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In MySQL, if I create a new VARCHAR(32) field in a UTF-8 table does it means I can store 32 bytes of data in that field or 32 chars (multi-byte)?

  • @naXa: I didn't. You think I should? – Alix Axel Oct 8 '14 at 9:39
  • I don't know.) It's your question, and it's up to you. I just wanted to say "another answer looks more complete". – naXa Oct 8 '14 at 10:41
  • @robsch The previous accepted answer was simple and correct. But do to popular demand I've accepted the one you want. – Alix Axel Oct 12 '15 at 17:11
159

This answer showed up at the top of my google search results but wasn't correct so:

The confusion is probably due to different versions of mysql being tested.

  • Version 4 counts bytes
  • Version 5 counts characters

http://dev.mysql.com/doc/refman/5.0/en/string-type-overview.html

MySQL interprets length specifications in character column definitions in character units. (Before MySQL 4.1, column lengths were interpreted in bytes.) This applies to CHAR, VARCHAR, and the TEXT types.

Interestingly (I hadn't thought about it) the max length of a varchar column is affected by utf8 as follows:

The effective maximum length of a VARCHAR in MySQL 5.0.3 and later is subject to the maximum row size (65,535 bytes, which is shared among all columns) and the character set used. For example, utf8 characters can require up to three bytes per character, so a VARCHAR column that uses the utf8 character set can be declared to be a maximum of 21,844 characters.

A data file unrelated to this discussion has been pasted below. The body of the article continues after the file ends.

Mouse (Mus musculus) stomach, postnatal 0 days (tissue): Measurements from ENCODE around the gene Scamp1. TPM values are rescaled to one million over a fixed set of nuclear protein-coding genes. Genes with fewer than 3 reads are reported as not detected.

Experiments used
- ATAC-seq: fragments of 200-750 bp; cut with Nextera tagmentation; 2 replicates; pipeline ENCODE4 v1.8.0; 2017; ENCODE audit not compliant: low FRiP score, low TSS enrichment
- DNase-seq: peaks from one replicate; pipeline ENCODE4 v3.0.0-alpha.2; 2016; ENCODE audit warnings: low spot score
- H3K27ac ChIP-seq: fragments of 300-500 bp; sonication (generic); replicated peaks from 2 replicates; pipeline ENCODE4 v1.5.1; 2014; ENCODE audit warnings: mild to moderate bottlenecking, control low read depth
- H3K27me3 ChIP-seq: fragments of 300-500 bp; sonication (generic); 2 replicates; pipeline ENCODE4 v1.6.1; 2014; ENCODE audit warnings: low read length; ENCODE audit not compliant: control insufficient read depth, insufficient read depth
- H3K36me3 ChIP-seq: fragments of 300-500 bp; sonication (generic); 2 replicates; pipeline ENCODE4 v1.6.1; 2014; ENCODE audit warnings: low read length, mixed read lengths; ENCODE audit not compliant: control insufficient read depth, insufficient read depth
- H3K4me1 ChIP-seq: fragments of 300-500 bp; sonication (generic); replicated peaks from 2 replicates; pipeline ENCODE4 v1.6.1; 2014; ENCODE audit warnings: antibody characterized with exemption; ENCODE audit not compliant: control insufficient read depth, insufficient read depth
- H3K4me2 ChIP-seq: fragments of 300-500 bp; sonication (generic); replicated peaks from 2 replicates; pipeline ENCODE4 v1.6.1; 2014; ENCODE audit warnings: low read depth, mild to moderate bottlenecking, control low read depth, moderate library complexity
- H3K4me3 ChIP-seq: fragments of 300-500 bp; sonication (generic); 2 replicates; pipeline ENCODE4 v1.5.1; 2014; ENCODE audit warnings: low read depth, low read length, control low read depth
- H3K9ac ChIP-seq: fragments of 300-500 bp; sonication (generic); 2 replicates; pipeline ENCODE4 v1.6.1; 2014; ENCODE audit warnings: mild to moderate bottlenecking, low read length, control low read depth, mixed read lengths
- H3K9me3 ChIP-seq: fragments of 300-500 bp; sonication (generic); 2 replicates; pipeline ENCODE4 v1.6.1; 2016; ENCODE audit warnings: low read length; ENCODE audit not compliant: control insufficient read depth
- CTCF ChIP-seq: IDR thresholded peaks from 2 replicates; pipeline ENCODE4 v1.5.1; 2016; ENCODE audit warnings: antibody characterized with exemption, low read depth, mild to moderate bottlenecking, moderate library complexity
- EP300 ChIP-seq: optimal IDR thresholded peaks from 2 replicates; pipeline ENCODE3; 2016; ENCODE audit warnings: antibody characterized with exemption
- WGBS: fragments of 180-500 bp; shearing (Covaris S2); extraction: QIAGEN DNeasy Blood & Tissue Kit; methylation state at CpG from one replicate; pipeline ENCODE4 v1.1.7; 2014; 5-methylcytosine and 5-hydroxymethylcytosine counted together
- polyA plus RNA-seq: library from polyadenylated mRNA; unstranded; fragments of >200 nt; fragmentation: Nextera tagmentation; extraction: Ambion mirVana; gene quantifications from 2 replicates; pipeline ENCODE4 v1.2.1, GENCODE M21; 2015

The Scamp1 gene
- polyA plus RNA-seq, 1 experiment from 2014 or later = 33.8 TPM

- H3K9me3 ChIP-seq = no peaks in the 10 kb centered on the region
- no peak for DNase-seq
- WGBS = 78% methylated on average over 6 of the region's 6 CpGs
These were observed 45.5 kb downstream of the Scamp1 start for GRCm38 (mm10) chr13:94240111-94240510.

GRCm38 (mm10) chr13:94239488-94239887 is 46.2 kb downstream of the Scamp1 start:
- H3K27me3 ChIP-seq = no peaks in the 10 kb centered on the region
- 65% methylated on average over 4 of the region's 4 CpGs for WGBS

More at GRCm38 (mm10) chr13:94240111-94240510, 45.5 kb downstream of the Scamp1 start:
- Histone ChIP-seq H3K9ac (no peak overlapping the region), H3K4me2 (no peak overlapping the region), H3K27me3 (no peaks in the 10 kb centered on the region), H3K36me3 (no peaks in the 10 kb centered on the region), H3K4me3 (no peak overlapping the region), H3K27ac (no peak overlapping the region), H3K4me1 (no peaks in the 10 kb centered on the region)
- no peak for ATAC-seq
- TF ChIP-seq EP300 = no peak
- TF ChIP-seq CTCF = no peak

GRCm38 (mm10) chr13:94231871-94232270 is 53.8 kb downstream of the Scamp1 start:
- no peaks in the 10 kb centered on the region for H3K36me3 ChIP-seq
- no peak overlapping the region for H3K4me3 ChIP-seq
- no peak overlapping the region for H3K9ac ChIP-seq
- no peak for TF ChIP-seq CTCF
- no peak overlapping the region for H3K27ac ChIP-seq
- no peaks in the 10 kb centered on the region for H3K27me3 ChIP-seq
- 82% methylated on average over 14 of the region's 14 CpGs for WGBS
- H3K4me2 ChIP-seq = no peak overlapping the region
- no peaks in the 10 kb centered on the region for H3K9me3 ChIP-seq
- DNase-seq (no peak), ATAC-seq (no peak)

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    M Brown, thanks for mentioning this. A VARCHAR(10) field (using utf8mb4) can store "💩💩💩💩💩💩💩💩💩💩" (10 piles of poo), that's 10 characters but 40 bytes. – basic6 Jul 10 '14 at 9:27
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    This. This is the only right answer. Far too many people believe the version 4 behavior as gospel. – Brendan Byrd Aug 21 '14 at 1:10
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    The accepted answer is also correct for MySQL 5 -- the numbers inserted were actually part of the full-width char set and are multi-byte unicode characters, as also mentioned by the poster that he inserted "32 multibytes data". It's a shame so many people misunderstood. – user193130 Sep 21 '15 at 4:40
  • Citing the following source, I believe a utf8 character currently requires up to 6 bytes so anywhere between 1 and 6 bytes. This causes the worst case for a character maximum to be 10922. I think. joelonsoftware.com/articles/Unicode.html – usumoio Jun 6 '16 at 20:02
8

it would let you store 32 multi-byte chars

To save space with UTF-8, use VARCHAR instead of CHAR. Otherwise, MySQL must reserve three bytes for each character in a CHAR CHARACTER SET utf8 column because that is the maximum possible length. For example, MySQL must reserve 30 bytes for a CHAR(10) CHARACTER SET utf8 column.

http://dev.mysql.com/doc/refman/5.0/en/charset-unicode.html

  • I almost never use CHAR and when I do it's not intended to store multi-byte chars, so I'm safe. What about VARCHAR, are you sure the limit is defined in multi-byte chars and not on single-byte chars? – Alix Axel Jan 4 '10 at 4:55
  • yeah varchar seems to work as well – jspcal Jan 4 '10 at 5:19
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    @jspcal: UTF-8 uses a maximum of 4 bytes per character, not 3. Or does MySQL not support all 4 bytes? – Remy Lebeau Jan 5 '10 at 23:09